Frontotemporal dementia (FTD) phenotypes have distinctive and well-established cortical signatures, but their subcortical grey matter profiles are poorly characterised. The comprehensive characterisation of striatal and thalamic pathology along the ALS-FTD spectrum is particularly timely, as dysfunction of frontostriatal and cortico-thalamic networks contribute to phenotype-defining cognitive, behavioral, and motor deficits. Ten patients with behavioral-variant FTD, 11 patients with non-fluent-variant primary progressive aphasia, 5 patients with semantic-variant primary progressive aphasia, 14 ALS-FTD patients with C9orf72 hexanucleotide expansions, 12 ALS-FTD patients without hexanucleotide repeats, 36 ALS patients without cognitive impairment and 50 healthy controls were included in a prospective neuroimaging study. Striatal, thalamic, hippocampal and amygdala pathology was evaluated using volume measurements, density analyses and connectivity-based segmentation. Significant volume reductions were identified in the thalamus and putamen of non-fluent-variant PPA patients. Marked nucleus accumbens and hippocampal atrophy was observed in the behavioral-variant FTD cohort. Semantic-variant PPA patients only exhibited volumetric changes in the left hippocampus. C9-positive ALS-FTD patients showed preferential density reductions in thalamic sub-regions connected to motor and sensory cortical areas. C9-negative ALS-FTD patients exhibited striatal pathology in sub-regions projecting to rostral-motor and executive cortical areas. The bulk of striatal and thalamic pathology in non-fluent-variant PPA patients was identified in foci projecting to motor areas. Subcortical density alterations in svPPA patients were limited to basal ganglia regions with parietal projections. Striatal and thalamic changes in FTD exhibit selective, network-defined vulnerability patterns mirroring cortical pathology. Multi-modal cortico-basal imaging analyses confirm that the subcortical grey matter profiles of FTD phenotypes are just as distinct as their cortical signatures. Our findings support emerging concepts of network-wise degeneration, preferential circuit vulnerability and disease propagation along connectivity patterns.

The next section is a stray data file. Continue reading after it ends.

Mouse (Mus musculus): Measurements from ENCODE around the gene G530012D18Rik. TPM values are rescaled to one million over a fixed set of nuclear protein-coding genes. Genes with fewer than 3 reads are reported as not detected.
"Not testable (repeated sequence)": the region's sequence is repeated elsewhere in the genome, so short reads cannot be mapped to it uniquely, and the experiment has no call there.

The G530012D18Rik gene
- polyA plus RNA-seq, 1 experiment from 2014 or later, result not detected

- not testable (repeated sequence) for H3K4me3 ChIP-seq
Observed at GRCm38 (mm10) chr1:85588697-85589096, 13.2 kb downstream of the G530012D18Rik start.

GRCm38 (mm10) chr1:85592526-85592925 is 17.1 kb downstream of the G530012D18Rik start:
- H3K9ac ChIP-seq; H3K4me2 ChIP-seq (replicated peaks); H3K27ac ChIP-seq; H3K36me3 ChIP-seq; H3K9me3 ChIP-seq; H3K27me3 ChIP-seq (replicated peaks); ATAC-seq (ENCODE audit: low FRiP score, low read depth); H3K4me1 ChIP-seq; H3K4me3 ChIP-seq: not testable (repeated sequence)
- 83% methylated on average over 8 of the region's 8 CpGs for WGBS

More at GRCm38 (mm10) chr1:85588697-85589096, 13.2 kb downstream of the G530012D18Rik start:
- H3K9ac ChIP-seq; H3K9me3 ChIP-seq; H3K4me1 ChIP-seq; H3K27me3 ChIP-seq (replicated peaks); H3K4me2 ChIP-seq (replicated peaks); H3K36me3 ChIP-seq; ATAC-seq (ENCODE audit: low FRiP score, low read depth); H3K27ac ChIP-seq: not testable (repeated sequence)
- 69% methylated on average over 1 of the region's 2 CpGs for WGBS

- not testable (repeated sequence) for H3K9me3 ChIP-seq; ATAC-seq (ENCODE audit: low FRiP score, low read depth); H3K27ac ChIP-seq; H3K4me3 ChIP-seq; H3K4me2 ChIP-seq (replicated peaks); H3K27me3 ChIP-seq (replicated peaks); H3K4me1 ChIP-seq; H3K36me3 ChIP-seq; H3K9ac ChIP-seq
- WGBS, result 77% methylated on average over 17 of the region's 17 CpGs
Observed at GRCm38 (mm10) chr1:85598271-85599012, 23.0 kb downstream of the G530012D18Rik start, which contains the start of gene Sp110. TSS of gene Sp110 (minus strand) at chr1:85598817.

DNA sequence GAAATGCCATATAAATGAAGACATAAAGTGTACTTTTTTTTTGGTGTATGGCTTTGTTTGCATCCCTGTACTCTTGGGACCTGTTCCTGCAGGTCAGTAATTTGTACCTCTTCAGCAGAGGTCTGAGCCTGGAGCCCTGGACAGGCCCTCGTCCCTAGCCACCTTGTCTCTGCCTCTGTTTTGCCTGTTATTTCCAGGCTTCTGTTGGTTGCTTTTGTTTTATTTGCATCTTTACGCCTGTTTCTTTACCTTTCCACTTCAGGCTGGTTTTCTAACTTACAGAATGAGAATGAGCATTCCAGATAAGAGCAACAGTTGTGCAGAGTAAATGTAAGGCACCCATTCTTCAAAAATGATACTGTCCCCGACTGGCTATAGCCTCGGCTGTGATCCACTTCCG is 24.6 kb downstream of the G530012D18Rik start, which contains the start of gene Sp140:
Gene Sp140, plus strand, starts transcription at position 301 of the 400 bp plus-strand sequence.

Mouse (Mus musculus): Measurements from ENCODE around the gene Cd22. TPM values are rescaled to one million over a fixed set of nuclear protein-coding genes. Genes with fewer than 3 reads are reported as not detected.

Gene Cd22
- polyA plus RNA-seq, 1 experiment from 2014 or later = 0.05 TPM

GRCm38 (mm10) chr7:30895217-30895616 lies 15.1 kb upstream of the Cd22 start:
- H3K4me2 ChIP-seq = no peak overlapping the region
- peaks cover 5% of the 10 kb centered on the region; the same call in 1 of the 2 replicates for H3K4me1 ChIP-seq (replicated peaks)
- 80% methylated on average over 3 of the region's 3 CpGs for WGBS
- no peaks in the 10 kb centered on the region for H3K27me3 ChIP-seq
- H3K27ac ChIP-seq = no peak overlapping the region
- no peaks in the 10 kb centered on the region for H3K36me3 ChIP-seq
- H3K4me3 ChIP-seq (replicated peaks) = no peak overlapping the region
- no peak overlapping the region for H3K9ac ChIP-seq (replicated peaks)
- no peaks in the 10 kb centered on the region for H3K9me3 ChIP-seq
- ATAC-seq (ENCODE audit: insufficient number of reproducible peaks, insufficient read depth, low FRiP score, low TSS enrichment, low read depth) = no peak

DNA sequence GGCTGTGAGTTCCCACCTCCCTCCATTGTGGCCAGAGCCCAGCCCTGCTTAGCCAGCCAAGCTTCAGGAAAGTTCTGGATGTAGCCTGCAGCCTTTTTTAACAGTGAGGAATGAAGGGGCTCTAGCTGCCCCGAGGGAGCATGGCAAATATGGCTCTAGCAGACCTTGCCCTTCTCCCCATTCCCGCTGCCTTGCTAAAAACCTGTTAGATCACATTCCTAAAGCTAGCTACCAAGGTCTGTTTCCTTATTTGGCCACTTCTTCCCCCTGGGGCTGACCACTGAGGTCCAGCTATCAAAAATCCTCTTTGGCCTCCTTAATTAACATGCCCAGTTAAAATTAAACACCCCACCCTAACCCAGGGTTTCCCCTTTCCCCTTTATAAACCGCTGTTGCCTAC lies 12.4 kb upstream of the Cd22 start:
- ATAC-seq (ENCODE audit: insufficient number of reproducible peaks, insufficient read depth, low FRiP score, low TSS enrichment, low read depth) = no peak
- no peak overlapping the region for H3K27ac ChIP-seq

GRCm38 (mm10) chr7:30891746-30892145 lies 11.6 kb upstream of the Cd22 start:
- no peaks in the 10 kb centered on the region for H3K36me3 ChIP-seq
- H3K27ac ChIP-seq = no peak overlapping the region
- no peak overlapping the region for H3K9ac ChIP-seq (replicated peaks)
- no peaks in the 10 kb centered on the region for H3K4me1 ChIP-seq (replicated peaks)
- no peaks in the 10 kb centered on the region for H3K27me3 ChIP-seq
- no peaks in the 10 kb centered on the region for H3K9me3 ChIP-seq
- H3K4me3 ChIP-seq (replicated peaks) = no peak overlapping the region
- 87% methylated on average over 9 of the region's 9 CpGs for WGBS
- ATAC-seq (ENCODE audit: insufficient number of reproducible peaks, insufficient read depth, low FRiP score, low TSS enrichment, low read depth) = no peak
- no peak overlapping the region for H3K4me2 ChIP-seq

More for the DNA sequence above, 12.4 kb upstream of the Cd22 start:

Trinity College Dublin ->